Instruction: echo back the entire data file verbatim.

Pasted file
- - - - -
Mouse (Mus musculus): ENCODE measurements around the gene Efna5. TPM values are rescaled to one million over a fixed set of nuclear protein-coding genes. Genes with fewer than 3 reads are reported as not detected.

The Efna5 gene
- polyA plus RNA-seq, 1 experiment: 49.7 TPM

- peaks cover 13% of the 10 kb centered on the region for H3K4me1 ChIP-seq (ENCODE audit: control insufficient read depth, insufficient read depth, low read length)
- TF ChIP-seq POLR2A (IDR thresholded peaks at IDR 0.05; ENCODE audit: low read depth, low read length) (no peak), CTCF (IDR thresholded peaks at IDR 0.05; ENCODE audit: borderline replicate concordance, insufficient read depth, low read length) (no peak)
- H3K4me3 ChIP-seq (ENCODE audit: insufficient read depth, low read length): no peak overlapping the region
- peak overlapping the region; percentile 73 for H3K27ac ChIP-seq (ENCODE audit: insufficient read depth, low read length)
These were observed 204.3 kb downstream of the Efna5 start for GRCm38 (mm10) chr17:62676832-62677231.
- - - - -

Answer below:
Mouse (Mus musculus): ENCODE measurements around the gene Efna5. TPM values are rescaled to one million over a fixed set of nuclear protein-coding genes. Genes with fewer than 3 reads are reported as not detected.

The Efna5 gene
- polyA plus RNA-seq, 1 experiment: 49.7 TPM

- peaks cover 13% of the 10 kb centered on the region for H3K4me1 ChIP-seq (ENCODE audit: control insufficient read depth, insufficient read depth, low read length)
- TF ChIP-seq POLR2A (IDR thresholded peaks at IDR 0.05; ENCODE audit: low read depth, low read length) (no peak), CTCF (IDR thresholded peaks at IDR 0.05; ENCODE audit: borderline replicate concordance, insufficient read depth, low read length) (no peak)
- H3K4me3 ChIP-seq (ENCODE audit: insufficient read depth, low read length): no peak overlapping the region
- peak overlapping the region; percentile 73 for H3K27ac ChIP-seq (ENCODE audit: insufficient read depth, low read length)
These were observed 204.3 kb downstream of the Efna5 start for GRCm38 (mm10) chr17:62676832-62677231.